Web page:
The beginning of infinity: explanations that transform the world / David Deutsch. p. cm. unboundedness is the 'infinity' referred to in the title of this book. “The exercise content and evaluations in this book are outstanding. Liz “Fitness For Dummies is a real rarity: a f Beginning English Conversation. The Beginning of Infinity: Explanations that Transform The World · Read more The Mathematics Of Infinity · Read more.
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The Beginning of Infinity is a book, by David Deutsch, broadly about explaining reality, thinking rationally, and the beginning of infinite human progress. "Brilliant and exhilarating Deutsch is so smart, and so strange, and so creative , and so inexhaustibly curious, and so vividly intellectually alive, that it is a. of explanation. A previous book by the physicist. David Deutsch  touched on all these themes. His new work, The Beginning of Infinity, is even more ambitious.
The design process for the watch involves stepwise refinement with the correction of errors that result in a functioning watch. The stone also went through a refinement process, but the fundamental difference is there was no error correction feedback. The watch cannot be properly understood without knowing its purpose. And if there is purpose, there must be intent, and therefore a designer.
A mouse has all the same attributes as a watch, so it was quite reasonable to conclude that it must be designed as well, therefore has a designer. And he is right. However, we now know the purpose of the mouse: to replicate its genes. The designer of the mouse is not a person; it is the stepwise process known as natural selection, with a system of error correction that removes mouse designs that fail to reproduce their genes. These ideas are clearly central to the book, as can be seen by the watch the author is examining on the front cover.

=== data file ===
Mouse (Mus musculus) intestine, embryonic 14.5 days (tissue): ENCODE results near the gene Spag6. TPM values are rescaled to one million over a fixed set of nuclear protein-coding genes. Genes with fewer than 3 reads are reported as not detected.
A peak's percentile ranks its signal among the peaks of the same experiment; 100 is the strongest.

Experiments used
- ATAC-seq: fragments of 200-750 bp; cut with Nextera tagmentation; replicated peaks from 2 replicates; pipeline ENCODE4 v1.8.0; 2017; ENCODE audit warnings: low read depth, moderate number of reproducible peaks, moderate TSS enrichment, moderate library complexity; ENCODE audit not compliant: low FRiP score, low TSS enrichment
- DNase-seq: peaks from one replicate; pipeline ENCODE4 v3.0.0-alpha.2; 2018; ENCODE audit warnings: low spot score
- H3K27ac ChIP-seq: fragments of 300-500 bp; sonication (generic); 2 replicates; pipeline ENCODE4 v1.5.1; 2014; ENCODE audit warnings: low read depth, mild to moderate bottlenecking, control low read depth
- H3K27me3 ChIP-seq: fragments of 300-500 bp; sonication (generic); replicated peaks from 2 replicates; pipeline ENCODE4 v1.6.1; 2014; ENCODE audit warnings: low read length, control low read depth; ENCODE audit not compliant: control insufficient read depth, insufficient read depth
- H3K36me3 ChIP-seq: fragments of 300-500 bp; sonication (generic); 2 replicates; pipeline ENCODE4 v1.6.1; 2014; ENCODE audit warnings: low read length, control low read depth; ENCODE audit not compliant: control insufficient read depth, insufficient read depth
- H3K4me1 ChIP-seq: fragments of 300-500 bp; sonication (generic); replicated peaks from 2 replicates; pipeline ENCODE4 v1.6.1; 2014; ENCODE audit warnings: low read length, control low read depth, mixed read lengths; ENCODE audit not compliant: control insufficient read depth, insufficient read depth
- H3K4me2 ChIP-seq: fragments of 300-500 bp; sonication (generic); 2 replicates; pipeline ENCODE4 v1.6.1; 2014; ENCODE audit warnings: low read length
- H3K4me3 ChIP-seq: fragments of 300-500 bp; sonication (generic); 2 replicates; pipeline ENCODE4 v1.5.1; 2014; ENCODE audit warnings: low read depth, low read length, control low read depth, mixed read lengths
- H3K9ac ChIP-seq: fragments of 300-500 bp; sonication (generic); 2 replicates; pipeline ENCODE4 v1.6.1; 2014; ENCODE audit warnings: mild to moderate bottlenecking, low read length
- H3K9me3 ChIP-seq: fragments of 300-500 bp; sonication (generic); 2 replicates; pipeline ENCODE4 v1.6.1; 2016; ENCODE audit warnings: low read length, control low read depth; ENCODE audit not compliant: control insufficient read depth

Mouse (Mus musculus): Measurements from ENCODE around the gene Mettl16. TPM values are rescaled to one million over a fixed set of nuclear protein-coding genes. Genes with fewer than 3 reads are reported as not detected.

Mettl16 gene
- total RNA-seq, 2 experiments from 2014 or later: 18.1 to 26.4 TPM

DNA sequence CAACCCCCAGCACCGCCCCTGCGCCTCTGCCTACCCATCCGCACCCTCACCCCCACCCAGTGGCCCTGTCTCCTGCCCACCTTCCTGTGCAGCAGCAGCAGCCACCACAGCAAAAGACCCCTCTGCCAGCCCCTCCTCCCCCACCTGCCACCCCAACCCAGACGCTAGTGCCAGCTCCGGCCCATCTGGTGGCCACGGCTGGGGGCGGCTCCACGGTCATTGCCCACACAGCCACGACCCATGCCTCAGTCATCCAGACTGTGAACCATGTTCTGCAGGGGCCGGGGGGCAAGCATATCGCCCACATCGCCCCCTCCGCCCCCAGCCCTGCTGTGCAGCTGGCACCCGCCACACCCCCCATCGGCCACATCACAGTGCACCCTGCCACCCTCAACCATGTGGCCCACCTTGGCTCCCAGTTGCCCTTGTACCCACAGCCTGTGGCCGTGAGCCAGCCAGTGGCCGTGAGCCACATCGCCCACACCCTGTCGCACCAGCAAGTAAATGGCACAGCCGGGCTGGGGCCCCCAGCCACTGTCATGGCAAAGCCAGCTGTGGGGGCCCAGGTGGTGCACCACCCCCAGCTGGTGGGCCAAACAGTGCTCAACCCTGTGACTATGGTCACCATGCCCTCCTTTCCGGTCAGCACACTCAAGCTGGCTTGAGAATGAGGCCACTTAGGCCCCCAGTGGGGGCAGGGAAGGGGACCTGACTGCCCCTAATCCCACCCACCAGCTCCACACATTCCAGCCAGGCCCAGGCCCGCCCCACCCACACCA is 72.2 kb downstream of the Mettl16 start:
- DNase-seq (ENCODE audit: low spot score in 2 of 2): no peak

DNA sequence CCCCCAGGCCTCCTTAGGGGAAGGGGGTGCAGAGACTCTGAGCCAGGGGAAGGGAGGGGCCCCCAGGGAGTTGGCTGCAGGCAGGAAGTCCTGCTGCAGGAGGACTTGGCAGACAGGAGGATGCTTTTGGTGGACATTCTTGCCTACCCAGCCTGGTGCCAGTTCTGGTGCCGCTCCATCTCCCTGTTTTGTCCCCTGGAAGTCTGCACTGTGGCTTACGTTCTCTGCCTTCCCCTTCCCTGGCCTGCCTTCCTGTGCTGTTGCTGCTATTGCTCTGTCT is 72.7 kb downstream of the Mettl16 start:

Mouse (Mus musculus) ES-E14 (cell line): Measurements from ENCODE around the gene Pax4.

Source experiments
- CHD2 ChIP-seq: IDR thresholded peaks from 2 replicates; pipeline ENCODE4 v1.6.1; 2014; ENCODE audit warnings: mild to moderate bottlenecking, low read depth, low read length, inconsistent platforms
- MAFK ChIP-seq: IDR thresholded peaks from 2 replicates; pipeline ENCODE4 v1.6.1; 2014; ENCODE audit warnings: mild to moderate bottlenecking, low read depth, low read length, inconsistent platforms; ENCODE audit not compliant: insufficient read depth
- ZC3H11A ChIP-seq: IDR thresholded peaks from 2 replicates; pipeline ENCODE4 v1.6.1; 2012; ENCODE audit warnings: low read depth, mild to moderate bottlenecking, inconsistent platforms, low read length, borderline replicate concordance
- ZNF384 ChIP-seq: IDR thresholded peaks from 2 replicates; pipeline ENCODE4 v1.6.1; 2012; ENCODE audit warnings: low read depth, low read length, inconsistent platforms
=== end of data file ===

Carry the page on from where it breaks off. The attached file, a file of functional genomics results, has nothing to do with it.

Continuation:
The watch and a good scientific explanation share the fact that small changes made to either will break them. Bad explanations and stones can be changed significantly, and they still function as they did before. The author explores the concept of a universal system, which means a small digital system that can be used to create new things without itself being modified.
Digital systems are required because they have built in error correction. Variations are rounded to the nearest decimal digit, whereas in analog systems the errors can accumulate.
An example is the alphabet, which can generate any new word using the same letters, or ten digits that can generate any possible number.
Language itself is a digital system. While we can make an infinite number of sounds, of which only a subset are used for our words.
The first universal digital system was the genetic code, which somehow evolved from the original chemicals on the Earth. For example, for the first few billion years the DNA system only created bacteria. Much later we got multi-celled organisms, and in the first DNA computer was made, a possibility inherent in the original design of DNA.
He points out that while the equations of Heisenberg and Schrodinger describe the behavior of subatomic particles, there is no single explanation in words, or interpretation, that is universally accepted.